‘Times are changing’ in Burkina Faso and local governments are realising their role in taking climate action

Published: 5 Oct 2019
Climate Finance
‘Times are changing’ in Burkina Faso and local governments are realising their role in taking climate action

In Burkina Faso, the local people are generally not familiar with the concept of climate change. But in a sense they’re more aware of its impact than elsewhere in the world. Here, people use the expression ‘times are changing’, to refer to the changing weather conditions, the increased unpredictability of precipitation and the intensity of droughts and rainfalls. They have first-hand knowledge of climate change and the need to take climate action regardless of its presence in their vocabulary.

In July this year, ICLEI Africa and GIZ spent a week unpacking these challenges and finding action points in Burkina Faso’s two largest cities: the capital of Ouagadougou and the second largest city, Bobo-Dioulasso. This mission formed part of the Covenant of Mayors in Sub-Saharan Africa (CoM SSA), which aims to support local authorities to fight against climate change and its impact, and to ensure their access to sustainable and clean energy by tackling three main pillars namely climate mitigation, climate adaptation and access to energy.

The main goals of this mission were to meet with local authorities and potential stakeholders to identify potential infrastructure projects, to gain a better understanding of the governance and financial landscape of the country and to meet with cities interested in developing their own Sustainable Energy Access and Climate Action Plans (SEACAPs).

Fuelling the need for action in the capital

The mission started in the capital city, Ouagadougou, with a series of bilateral meetings with local and international stakeholders: from the finance sectors, such as private banks and development banks, to implementing agencies and academics. The team also had the pleasure to meet the Mayor of Ouagadougou, Hon. Armand Béouindé, to discuss the current and planned climate and energy actions for the city.

ICLEI and GIZ dove straight into the work done on the ground with an overview of the climate action challenges and opportunities in Burkina Faso. This process acknowledged the need to involve a diverse range of stakeholders (financiers, authorities, universities, international organisations, and civil society organisations) to find and implement solutions at local level.

Local authorities here are committed to taking climate action and improving energy access despite various challenges, for instance, the conflictual situation ongoing in the Sahel region in North Africa – which notably involves Burkina Faso, the lack of funding and autonomy (except for Ouagadougou and Bobo Dioulasso), and a fast-growing population and urbanisation. Testament to this is the ongoing planning and implementation of energy projects such as solar plants and waste-to-energy initiatives through the use of biodigestors.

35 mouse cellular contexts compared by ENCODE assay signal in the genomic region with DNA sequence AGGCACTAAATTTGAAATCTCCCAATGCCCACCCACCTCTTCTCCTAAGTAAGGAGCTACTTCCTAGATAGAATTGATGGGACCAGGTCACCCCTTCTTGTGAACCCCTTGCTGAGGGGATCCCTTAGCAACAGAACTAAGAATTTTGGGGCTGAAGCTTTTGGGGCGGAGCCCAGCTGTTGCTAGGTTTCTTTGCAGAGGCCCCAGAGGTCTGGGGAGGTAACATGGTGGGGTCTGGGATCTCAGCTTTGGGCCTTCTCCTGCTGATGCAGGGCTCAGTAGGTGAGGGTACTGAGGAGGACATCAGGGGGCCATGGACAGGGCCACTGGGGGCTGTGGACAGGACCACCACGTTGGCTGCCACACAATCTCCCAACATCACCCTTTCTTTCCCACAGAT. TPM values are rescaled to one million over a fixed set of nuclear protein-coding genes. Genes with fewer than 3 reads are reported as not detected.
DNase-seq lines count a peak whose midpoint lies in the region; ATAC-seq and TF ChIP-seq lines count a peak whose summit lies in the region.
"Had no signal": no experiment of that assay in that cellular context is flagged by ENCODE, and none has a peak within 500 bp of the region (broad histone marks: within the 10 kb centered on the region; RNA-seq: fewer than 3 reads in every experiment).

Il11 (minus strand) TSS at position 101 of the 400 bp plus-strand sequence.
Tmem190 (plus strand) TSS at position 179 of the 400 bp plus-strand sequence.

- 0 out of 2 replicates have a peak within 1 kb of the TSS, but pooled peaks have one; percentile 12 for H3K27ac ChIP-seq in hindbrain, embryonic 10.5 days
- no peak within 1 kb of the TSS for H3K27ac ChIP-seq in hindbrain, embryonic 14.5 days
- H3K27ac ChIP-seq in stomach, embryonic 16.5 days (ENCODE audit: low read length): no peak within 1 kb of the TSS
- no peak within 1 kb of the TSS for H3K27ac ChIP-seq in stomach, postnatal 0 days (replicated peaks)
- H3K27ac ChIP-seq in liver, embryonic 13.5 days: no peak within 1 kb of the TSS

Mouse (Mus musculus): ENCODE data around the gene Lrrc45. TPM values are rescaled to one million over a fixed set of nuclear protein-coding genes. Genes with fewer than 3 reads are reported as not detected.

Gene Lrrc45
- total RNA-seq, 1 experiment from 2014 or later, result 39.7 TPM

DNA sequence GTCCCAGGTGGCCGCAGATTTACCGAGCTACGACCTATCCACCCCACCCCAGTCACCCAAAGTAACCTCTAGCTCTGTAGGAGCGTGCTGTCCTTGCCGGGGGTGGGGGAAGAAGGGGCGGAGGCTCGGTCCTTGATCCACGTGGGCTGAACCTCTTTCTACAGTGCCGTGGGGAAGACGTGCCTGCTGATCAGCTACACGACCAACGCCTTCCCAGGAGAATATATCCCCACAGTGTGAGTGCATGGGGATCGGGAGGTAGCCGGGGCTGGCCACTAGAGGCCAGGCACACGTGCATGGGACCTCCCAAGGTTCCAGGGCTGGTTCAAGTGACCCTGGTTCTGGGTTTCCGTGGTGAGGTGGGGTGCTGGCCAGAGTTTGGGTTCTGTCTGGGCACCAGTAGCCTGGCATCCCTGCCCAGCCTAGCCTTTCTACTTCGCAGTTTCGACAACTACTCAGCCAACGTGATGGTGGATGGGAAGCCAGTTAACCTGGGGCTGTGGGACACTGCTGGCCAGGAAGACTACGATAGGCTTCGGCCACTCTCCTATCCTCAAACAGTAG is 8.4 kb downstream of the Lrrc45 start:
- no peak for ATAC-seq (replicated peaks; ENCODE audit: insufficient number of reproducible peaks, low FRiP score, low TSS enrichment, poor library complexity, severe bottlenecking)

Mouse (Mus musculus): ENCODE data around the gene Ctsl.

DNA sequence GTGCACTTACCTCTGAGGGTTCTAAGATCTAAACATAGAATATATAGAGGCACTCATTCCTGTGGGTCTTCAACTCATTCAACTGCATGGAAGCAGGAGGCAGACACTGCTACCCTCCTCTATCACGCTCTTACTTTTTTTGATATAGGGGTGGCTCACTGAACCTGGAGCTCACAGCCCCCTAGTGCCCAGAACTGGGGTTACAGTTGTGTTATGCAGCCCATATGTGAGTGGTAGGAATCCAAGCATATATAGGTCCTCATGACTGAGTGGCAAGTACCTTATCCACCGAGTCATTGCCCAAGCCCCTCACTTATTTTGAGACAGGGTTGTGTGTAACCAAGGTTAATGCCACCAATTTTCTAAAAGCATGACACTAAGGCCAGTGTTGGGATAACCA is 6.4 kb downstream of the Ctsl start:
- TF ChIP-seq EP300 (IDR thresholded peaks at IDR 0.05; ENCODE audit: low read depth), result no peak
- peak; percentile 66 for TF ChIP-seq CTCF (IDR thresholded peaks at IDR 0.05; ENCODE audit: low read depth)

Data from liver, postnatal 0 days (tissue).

Raising climate change awareness in Bobo-Dioulasso

The mission continued further in the west of Burkina Faso in the second largest city, Bobo-Dioulasso. Here the team conducted an awareness-raising workshop on climate change in Burkina Faso specifically and explored the opportunities the CoM SSA initiative represents for cities in Africa. Six cities of the region, including representatives of the cities of Bobo and Banfora, participated in this discussion, exchanging knowledge and good practices around climate change and energy access.

The mayors and representatives of secondary cities located in rural areas, namely Diébougou, Dano, Houndé and Toma, pointed out their cities were experiencing similar challenges such as the lack of funding and autonomy from the government. The local responses implemented by the local authorities to promote sustainable development were mainly geared towards the sensitisation of the population especially in order to change their habits. Those changes include promoting clean cooking stoves or improving waste management and collection.

A fun, interactive session – Involving beans! – drove home the importance of planning climate action at local level. The participants made a number of fascinating observations, especially around energy poverty and energy efficiency, while illustrating with examples from their cities.

This mission in Burkina Faso provided useful insights on the country’s climate finance and governance. ICLEI Africa is delighted to be involved in Burkina Faso through CoM SSA and to work closely with the Burkinabe cities to make climate action tangible at the local level.

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